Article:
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5 Tips for Dealing with Daily Headaches

Headaches affect millions of American adults every day, making it one of the most common complaints. There are many types of headaches, but the most common are tension and migraine headaches. Tension headaches are the most common, and are described as the normal, daily headaches.Migraines are described as intense pain that usually starts on one side of the head and can be accompanied by blurred vision and nausea. They can last anywhere from 30 minutes to several hours, or even several days. Keep reading to learn how to deal with daily headaches.

5 Tips for Dealing with Daily Headaches

Causes

Headaches occur when blood vessels in the brain become inflamed and constantly dilate and constrict. For headaches to be considered chronic, they must occur 15 days or more per month for at least three months.

There are many things that can trigger daily headaches, including hormone fluctuations, poor diet, inactive lifestyle, poor posture, excessive stress, dehydration, insufficient sleep, and excessive caffeine and alcohol intake.

Tips

Follow these tips to overcome daily headaches.

1

Drink water

It is extremely important to drink plenty of water every day for optimal performance and overall health. Staying properly hydrated helps boost energy levels, improve bodily functions, and reduce the frequency and intensity of headaches. You can tell if you are dehydrated by the color or your urine. It should be pale yellow - anything darker than that indicates dehydration. Keeping a reusable water around will remind you to drink.

2

Herbal remedies

Herbs with anti-inflammatory properties, like feverfew, valerian, lemon balm, and lavender are beneficial when dealing with daily headaches. These herbs work by soothing inflammation and preventing blood vessels in the scalp from dilating. You can find these herbs in supplement, tea, or essential oil form at natural food stores.

3

Get some sleep

Getting adequate amounts of sleep every night is vital to feeling your best throughout the day and preventing headaches. The average adult needs seven to eight hours of sleep every night. Taking a brief nap in the afternoon if you feel a headache coming on can also help.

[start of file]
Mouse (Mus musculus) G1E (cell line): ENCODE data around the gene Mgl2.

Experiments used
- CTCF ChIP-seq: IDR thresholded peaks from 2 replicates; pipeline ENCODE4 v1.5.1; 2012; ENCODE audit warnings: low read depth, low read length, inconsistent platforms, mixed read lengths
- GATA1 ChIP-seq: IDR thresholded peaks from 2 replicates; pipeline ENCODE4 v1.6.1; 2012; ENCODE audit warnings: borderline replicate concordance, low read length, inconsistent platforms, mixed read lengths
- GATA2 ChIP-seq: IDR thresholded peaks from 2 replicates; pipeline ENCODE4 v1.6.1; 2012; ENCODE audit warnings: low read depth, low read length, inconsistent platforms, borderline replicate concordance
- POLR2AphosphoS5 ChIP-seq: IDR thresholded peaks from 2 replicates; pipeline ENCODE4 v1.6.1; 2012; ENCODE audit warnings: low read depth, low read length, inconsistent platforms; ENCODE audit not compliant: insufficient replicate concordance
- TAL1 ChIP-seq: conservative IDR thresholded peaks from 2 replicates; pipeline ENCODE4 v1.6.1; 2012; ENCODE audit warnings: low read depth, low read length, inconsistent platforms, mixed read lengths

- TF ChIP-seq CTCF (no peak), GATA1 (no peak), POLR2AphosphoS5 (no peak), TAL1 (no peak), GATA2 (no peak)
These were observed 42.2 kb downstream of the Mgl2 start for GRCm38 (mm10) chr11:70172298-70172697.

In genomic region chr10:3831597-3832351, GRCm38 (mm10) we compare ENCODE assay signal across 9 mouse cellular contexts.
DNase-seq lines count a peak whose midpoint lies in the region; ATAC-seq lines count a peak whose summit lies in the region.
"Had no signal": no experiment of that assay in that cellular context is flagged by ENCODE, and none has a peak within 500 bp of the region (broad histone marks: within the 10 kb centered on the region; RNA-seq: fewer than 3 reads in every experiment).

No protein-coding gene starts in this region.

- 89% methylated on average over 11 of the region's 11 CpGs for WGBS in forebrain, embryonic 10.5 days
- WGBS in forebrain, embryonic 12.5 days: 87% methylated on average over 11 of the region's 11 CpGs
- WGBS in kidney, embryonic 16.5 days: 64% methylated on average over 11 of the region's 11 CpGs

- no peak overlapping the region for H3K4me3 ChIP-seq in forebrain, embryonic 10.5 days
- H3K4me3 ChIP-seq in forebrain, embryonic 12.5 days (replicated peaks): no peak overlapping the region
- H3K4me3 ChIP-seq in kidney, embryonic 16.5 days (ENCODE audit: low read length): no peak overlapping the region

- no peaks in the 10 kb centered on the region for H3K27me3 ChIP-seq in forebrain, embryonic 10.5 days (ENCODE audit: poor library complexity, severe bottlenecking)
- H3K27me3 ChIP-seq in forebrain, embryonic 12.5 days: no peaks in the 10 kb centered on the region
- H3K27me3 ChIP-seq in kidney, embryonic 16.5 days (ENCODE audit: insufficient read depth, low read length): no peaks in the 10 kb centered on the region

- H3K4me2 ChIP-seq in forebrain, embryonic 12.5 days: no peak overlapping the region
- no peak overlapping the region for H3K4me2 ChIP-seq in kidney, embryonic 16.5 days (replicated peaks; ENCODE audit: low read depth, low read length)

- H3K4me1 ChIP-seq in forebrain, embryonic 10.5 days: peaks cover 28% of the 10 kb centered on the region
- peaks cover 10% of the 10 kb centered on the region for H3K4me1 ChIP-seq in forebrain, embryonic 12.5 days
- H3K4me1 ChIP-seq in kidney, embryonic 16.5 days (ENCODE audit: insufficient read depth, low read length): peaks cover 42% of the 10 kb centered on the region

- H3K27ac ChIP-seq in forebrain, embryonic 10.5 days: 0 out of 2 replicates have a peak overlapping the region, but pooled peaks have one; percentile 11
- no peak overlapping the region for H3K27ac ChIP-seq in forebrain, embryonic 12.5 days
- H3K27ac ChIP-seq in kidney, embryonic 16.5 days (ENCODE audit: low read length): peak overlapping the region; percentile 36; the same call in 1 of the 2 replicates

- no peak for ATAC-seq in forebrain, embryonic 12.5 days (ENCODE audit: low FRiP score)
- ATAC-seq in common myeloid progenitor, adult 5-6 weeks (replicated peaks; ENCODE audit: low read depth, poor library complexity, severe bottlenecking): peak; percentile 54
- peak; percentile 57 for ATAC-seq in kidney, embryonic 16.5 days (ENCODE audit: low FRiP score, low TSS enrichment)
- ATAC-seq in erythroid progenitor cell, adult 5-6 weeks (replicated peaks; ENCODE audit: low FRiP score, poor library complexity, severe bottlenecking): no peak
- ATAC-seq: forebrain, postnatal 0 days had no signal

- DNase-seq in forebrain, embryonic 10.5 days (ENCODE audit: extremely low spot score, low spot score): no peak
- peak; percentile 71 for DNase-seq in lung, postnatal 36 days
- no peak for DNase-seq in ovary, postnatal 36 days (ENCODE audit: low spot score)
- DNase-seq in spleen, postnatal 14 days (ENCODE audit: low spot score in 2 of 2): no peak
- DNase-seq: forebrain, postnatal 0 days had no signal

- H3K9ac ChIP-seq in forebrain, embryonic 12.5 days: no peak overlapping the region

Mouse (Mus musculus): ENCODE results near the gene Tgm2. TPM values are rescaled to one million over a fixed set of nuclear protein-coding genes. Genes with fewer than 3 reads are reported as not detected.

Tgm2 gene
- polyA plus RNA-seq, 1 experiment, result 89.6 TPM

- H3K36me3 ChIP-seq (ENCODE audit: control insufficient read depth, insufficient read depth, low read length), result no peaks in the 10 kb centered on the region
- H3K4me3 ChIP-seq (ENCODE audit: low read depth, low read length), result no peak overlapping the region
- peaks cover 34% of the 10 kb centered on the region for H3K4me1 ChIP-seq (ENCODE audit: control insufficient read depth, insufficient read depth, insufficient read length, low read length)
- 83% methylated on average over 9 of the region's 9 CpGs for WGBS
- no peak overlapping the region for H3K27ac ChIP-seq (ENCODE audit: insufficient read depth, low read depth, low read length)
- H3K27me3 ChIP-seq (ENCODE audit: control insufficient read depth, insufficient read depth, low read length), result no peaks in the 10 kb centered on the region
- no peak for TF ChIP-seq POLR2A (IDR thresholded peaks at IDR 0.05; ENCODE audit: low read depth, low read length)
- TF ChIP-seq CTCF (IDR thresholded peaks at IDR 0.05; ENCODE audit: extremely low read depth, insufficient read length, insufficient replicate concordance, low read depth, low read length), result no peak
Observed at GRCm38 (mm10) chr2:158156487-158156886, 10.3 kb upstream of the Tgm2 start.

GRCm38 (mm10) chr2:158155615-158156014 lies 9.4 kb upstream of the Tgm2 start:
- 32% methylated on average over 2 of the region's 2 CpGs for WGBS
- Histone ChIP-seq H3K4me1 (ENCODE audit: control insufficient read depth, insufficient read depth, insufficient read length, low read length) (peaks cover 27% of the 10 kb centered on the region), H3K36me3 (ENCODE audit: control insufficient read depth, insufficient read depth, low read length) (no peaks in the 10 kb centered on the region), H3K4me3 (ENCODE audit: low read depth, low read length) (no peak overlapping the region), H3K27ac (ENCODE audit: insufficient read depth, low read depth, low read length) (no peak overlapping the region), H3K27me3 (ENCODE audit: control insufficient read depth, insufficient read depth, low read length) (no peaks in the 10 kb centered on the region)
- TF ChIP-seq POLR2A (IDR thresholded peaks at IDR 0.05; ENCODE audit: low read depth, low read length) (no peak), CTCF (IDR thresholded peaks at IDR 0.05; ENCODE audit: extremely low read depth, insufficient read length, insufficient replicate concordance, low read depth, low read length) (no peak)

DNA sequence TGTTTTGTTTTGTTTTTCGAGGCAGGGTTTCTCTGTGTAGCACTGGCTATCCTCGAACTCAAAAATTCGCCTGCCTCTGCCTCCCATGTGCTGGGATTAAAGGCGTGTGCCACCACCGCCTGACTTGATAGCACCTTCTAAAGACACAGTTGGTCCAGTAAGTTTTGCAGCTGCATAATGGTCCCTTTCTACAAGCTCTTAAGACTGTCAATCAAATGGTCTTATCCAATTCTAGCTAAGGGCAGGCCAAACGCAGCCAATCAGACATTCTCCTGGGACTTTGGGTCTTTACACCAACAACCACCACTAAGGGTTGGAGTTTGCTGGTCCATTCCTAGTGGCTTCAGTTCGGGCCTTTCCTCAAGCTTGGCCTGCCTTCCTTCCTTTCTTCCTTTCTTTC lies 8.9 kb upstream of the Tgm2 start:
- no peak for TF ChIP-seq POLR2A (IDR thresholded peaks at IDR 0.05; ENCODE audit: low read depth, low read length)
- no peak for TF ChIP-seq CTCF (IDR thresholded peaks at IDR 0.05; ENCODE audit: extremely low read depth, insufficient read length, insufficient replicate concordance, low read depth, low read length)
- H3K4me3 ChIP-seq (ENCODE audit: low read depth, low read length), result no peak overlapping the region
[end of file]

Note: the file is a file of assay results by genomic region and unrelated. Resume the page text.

4

Eat healthy

Eating balanced meals and healthy snacks every three to four hours is recommended for feeling your best. Eating healthy can also help prevent daily headaches.

5

Exercise

Exercising regularly provides numerous health benefits, such as increased energy, improved mood, and reduced stress. Getting at least 30 minutes of aerobic activity every day is the general recommendation. If you can't get to (or don't like) the gym, try yoga, swimming, biking or walking. These are all excellent low-intensity work outs that can significantly reduce stress and prevent headaches.

Daily headaches can be triggered by a number of things, like stress, inactive lifestyle, and dehydration. It is vital to maintain a healthy and active lifestyle to prevent daily headaches. Trying a combination of these tips can be useful when dealing with headaches to see which method works best for you, relative to your pain. Read more about treatments for daily headaches during menopause.

Menopause Headaches and Dizziness

Headaches and dizziness can be little known symptom of menopause. Keep reading to know more about them.

Headache Remedies

Headaches and migraines are often caused by changes in estrogen levels related to the menstrual cycle and menopause.

How to Prevent Menopausal Headaches

Menopausal headaches, like other symptoms of menopause, have a tendency of striking at the most inappropriate moments. Click here to learn more

Sources:
  • National Health Service UK. (2014). Migraines - Causes. Retrieved November 12, 2014, from http://www.nhs.uk/conditions/migraine/pages/causes.aspx
  • National Health Service UK. (2013). Tension-type headaches. Retrieved November 12, 2014, from http://www.nhs.uk/Conditions/headaches-tension-type/Pages/Introduction.aspx
  • Office on Women's Health. (2012). Migraine Fact Sheet. Retrieved November 12, 2014, from http://www.womenshealth.gov/publications/our-publications/fact-sheet/migraine.html#n